It’s About Time Venice Biennale 2019 FILM ENCLAVE1
how to pass through a door The Cosmic House London 2022
Recording 1989 Kunsthalle Baden Baden.1 2023
Welcome Kestner Gessellschaft.2 Hannover 2023
Millions Will Thank You
Recording 1989 Kunsthalle Baden Baden.3 2023
“I like working with archives, not in order to present an archive but to learn something and then take that knowledge and say something about now.”
Marysia Lewandowska, how long did your collaboration with Neil Cummings last?
Our personal relationship as well as our professional relationship ended and in 2008 our last work was probably the most important work, a film called Museum Futures Distributed that is now in the collection of Moderna Museet in Stockholm. They were celebrating 50 years of the establishing of the museum in 2008, and Lars Nittve, the then director of the Moderna Museet, invited us to do a project to celebrate their jubilee. Of course, we looked at the history of Moderna Museet, but we decided to construct the future of Moderna Museet for the next 50 years. So it becomes a centenary, looking at 100 years of a museum. It looks at the past, but it constructs the future.
What is the Women’s Audio Archive?
This is the first project after I was no longer working with Neil Cummings. After 15 years of collaboration, I needed to recover my own voice and establish myself as myself and I didn’t know how to do it but there were people who supported me, mainly women curators and women artists. A curator in Sweden called Maria Lind who became the director of the Center for Curatorial Studies at Bard College came to my studio as I was packing it up and moving away. She noticed these shoeboxes labelled the Women’s Audio Archive and asked me what they were. I told her that these were recordings that I made to orientate myself in London, and she asked me to make an inventory of what was on those tapes. When I gave her the inventory, she said, you’ve got amazing material. I did. I was in the studio of Nan Goldin in 1986 recording her story. I was recording Donald Judd at the Whitechapel. I recorded Allan Kaprow and John Cage at the Bannf Centre in 1985. Maria invited me come to Bard College for a semester. She raised the money so I could turn this collection into a public archive online. With that encouragement that’s exactly what I did. I like working with archives, not in order to present an archive but to learn something and then take that knowledge and say something about now.
How did you come to do Millions Will Thank You?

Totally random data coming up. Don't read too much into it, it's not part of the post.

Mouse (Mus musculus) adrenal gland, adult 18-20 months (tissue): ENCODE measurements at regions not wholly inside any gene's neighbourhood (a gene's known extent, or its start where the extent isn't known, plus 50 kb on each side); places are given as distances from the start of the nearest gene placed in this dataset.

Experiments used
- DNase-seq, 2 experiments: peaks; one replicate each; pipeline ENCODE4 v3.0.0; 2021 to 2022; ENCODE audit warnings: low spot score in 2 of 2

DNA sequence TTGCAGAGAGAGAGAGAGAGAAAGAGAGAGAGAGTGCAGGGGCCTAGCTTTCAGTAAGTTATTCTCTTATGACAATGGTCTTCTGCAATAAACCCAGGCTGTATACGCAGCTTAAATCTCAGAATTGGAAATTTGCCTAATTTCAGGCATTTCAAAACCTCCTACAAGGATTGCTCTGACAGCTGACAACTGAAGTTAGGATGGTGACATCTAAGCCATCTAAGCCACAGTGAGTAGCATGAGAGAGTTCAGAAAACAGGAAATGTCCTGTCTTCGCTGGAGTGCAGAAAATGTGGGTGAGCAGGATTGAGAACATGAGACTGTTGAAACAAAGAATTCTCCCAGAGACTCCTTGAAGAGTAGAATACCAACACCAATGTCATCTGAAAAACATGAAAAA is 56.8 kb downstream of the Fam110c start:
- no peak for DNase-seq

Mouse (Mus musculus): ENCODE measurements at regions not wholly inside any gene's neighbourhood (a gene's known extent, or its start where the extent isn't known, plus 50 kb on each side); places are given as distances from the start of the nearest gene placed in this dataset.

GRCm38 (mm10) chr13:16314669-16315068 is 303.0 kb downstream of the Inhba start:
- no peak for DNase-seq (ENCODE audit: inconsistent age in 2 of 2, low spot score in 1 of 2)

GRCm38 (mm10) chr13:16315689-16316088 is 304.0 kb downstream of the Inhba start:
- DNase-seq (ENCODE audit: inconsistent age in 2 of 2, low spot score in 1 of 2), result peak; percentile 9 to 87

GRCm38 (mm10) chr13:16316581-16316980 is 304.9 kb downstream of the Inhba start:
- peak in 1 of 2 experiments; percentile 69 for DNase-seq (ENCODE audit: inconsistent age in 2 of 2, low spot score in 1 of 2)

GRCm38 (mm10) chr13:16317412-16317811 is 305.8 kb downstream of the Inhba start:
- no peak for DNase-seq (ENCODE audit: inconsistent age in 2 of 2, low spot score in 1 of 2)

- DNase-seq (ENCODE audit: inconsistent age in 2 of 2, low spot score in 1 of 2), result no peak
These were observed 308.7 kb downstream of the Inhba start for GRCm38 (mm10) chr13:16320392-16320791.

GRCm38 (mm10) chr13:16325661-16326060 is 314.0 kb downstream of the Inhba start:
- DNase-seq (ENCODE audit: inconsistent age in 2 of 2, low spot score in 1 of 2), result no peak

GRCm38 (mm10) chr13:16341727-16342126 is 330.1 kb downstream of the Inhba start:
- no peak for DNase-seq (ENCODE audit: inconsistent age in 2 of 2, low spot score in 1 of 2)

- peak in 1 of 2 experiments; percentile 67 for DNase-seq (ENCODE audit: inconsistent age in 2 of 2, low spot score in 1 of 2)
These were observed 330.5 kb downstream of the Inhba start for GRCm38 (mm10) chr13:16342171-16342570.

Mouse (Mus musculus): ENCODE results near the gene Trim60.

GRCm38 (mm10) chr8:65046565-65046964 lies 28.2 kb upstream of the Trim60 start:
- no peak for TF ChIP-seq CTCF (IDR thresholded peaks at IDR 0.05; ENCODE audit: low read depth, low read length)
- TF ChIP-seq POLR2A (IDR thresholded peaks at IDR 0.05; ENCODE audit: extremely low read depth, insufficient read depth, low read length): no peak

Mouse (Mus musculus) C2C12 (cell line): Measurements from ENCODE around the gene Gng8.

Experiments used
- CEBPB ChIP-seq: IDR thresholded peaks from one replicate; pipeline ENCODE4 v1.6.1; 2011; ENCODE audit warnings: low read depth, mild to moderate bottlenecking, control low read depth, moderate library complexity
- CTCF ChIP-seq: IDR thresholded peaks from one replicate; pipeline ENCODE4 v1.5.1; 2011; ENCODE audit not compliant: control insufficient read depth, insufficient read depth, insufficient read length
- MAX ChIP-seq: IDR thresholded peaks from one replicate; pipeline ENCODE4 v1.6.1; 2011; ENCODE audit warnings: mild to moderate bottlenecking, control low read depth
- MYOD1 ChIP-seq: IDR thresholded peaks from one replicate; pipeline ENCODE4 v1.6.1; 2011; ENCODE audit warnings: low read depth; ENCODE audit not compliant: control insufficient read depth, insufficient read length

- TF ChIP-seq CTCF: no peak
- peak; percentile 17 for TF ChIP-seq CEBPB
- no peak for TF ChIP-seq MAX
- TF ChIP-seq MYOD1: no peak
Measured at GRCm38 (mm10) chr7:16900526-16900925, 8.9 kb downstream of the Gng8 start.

In 2007 Stephanie Rosenthal, a chief curator at the Hayward, invited three artists of whom I was one to look into the Hayward archive in order to celebrate Hayward’s 50 years. I was invited to produce a new project on the basis of the archive, and my trigger was: Why is the Hayward called the Hayward? No one at the Hayward knew so I decided to find out, and the reason the Hayward Gallery is called the Hayward Gallery is because of Sir Isaac Hayward. He was the leader of the London County Council for 25 years, and at the time when the Hayward was built the architects of the gallery decided that instead of calling it the Southbank Gallery, which it was called, they would name it after him because he made it happen. I was interested that you could be someone who did so much for public culture – the National Theatre was on his watch – and no one remembers your name. I produced a little postcard of a telegram that was sent to him at the time, which said: Millions will thank you. But of course, millions didn’t thank him either.
At the end of the day, what is your mission?
In the 40 years that I’ve been working, it’s very clear that women’s contributions have been marginalised, and the Women’s Audio Archive established for me this train of inquiry, which at the time was not art. What makes me a conceptual artist is that I take something which is a situation of loss, of erasure, of something that is missing, and I insert it into a cultural consciousness. Three projects: It’s About Time, how to pass through a door, and Welcome, are all related to the missing voices of women. This is really what I’m trying to do. The principal role of an artist is to imagine and to make space for other people to imagine.
What about Poland today?
Poland today is a tragic story. Poland is withdrawing its support for Ukraine. It’s manipulating the markets. It’s a fascist government. Artists have to do what I had to do in 1982, resist and construct different narratives. It’s not easy. The institutions have been totally destroyed. At the Museum Sztuki in Lodz and all the major museums, directors have been dismissed. Completely incompetent people have been appointed. It’s probably worse than communism. In communism it was very clear what are the boundaries of who you work with, who you don’t work with, who you collaborate who you don’t collaborate with. Now money and free market and capitalism have confused people. People don’t stick to any moral compass, a very small section of artists have integrity. And for me there is no work. There is no point just producing and producing and producing if you’re not asking yourself and others some important questions: How is this world going to survive the climate emergency, the intellectual emergency, the dumbing down, populism? These are the threats for people like me and other artists, and in Poland it’s a real threat.